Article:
The women slurped spaghetti, made with peppers, mushrooms, sausage, tomatoes. The women bunched together in the small living room. The women testified to the Lord's goodness in their lives. The women laughed. The women held a baby or two. The women sorrowed over a breast cancer in the room. The women prayed with hands touching her. The women hugged. The women connected in the kitchen before saying goodbye.

The toddler girl felt my hair as I carried her around. Her name was Taneisha or "Nana". Beautiful child!

I came home. My son and I prayed. My husband and I talked.

The glow lingers, and I still tug.

Here's a good word from this morning for this life:

When I said, 'My foot is slipping,'
your love, O Lord, supported me.
When anxiety was great wtihin me,
your consolation brought joy to my soul.
Psalm 94:18-19

Tuesday, April 24, 2007

I was so lonely for my son yesterday! I was so worried for him!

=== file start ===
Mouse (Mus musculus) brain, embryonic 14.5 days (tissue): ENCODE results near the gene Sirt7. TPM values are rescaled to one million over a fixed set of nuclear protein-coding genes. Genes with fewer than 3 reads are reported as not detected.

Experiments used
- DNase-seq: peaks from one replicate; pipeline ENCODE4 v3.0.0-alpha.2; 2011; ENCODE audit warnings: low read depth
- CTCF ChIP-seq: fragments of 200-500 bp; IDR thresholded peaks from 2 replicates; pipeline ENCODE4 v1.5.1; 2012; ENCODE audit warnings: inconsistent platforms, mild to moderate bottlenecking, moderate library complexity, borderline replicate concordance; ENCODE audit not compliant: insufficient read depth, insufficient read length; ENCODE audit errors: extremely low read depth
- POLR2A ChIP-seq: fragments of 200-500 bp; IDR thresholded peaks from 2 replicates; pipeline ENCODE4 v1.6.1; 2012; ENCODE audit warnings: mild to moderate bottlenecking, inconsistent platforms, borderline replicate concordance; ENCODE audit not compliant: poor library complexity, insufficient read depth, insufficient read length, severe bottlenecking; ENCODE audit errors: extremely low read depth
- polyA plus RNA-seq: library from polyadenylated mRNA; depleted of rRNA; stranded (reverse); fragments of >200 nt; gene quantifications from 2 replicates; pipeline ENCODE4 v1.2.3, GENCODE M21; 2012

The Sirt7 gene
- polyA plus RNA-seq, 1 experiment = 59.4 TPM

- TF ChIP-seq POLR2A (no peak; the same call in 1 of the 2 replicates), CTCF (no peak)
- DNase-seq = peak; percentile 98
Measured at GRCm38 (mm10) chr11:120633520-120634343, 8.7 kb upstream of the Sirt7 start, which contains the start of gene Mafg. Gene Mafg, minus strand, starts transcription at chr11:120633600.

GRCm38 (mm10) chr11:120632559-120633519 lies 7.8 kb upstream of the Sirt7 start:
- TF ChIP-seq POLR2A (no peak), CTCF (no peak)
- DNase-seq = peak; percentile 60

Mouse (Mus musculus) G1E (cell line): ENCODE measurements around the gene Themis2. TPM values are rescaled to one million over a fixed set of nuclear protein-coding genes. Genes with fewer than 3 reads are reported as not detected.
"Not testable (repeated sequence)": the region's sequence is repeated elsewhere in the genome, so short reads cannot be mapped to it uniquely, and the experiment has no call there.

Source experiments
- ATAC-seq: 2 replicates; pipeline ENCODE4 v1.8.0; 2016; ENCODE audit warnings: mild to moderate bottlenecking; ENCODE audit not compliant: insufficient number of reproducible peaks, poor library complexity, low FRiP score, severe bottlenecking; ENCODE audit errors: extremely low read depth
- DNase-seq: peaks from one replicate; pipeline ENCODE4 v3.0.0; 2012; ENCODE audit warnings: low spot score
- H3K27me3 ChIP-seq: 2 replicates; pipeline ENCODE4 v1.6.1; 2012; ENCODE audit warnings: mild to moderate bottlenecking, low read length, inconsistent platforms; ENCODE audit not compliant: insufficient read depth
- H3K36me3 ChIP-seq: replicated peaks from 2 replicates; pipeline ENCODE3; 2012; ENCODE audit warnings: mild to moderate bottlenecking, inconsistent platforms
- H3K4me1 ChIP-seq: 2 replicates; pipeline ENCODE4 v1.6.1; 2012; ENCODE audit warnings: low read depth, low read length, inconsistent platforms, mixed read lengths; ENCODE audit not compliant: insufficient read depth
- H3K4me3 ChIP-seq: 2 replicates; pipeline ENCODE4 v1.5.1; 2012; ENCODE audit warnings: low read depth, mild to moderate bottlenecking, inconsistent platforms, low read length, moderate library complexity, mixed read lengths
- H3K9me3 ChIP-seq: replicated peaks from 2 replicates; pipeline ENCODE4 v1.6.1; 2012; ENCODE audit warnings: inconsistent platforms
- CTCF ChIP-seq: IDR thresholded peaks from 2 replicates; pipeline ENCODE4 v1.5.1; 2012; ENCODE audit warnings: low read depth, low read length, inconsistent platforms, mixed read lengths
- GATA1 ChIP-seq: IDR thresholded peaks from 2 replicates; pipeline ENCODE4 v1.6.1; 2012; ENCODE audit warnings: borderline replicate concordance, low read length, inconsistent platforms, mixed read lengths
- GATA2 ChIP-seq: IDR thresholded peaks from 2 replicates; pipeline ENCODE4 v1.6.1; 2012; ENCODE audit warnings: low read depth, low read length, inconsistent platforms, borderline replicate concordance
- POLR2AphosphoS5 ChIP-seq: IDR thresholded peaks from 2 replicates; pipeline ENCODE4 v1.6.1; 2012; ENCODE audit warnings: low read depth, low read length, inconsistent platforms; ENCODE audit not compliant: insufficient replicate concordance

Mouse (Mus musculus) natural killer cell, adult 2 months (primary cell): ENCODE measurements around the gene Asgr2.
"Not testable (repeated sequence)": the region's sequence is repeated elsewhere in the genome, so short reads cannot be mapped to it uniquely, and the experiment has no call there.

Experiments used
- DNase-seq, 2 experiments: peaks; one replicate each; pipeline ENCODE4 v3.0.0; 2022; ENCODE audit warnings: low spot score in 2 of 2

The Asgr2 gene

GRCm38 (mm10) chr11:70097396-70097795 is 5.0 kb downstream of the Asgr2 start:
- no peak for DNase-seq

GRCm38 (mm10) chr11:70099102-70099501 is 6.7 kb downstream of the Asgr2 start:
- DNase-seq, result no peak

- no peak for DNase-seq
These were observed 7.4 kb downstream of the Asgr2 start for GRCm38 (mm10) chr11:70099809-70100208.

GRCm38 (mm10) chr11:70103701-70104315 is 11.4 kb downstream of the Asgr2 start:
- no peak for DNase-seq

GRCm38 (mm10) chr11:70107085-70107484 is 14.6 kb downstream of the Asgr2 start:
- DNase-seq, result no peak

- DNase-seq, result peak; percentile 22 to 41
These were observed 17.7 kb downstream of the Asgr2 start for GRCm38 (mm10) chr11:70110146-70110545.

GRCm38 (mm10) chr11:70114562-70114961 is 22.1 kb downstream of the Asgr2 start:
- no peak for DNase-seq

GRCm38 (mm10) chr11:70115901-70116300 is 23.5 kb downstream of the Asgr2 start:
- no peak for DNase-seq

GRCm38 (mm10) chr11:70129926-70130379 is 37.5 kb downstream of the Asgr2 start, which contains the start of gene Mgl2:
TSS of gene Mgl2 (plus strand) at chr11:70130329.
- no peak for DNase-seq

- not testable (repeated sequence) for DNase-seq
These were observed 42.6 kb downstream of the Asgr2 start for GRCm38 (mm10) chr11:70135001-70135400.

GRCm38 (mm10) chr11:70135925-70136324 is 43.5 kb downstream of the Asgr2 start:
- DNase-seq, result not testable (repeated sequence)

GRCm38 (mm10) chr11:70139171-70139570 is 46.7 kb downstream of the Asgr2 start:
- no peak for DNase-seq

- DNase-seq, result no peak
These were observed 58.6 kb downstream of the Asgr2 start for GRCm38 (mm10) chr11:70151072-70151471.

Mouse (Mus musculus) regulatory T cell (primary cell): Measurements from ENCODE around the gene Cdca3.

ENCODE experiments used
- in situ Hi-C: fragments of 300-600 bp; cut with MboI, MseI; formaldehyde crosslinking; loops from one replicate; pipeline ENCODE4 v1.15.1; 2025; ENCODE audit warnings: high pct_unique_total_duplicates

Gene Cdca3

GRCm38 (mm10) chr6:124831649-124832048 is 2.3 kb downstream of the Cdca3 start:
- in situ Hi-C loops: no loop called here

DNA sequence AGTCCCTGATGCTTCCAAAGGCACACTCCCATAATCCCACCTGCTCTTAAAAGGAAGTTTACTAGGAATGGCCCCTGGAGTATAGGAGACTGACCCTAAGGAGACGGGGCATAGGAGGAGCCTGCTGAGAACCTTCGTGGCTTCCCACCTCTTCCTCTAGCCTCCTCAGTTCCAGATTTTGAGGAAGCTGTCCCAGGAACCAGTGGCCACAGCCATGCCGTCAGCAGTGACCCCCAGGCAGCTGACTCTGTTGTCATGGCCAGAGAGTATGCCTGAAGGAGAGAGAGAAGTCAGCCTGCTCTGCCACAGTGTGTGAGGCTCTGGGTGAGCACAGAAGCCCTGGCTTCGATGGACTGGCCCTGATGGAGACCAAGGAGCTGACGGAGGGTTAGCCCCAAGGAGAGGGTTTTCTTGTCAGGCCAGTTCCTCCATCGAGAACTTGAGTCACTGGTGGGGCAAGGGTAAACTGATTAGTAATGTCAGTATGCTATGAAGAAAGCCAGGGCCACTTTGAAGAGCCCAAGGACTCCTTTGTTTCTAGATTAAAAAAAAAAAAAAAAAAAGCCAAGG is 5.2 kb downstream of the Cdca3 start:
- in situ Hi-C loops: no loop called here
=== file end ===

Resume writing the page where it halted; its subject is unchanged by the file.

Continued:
The women at the Thursday evening faith group speak about releasing your children to God: every day, release the anxiety which can grip you, let go, He can handle their issues. I understand to an extent, but I still want to defend them from the mountain lions which stalk.

Today I will try to be less wary, though, and more confident.

Monday, April 23, 2007

I've been in the throes of decision regarding school for Cody next year. I was offered a chance at teaching Creative Writing and Language Arts at an area private Christian school, geared for homeschool children. Yet in further thought, prayer, consultation, I realize that this school could not accomodate Cody and would most likely end in a negative experience. We've investigated the school before for him. I still remember the wave of concern visible over the administrator's face when I told him about the autism diagnosis. Although Cody is mild, yet he still would need some grace provided in the form of patience and love and time. He doesn't fit in the candle holder there.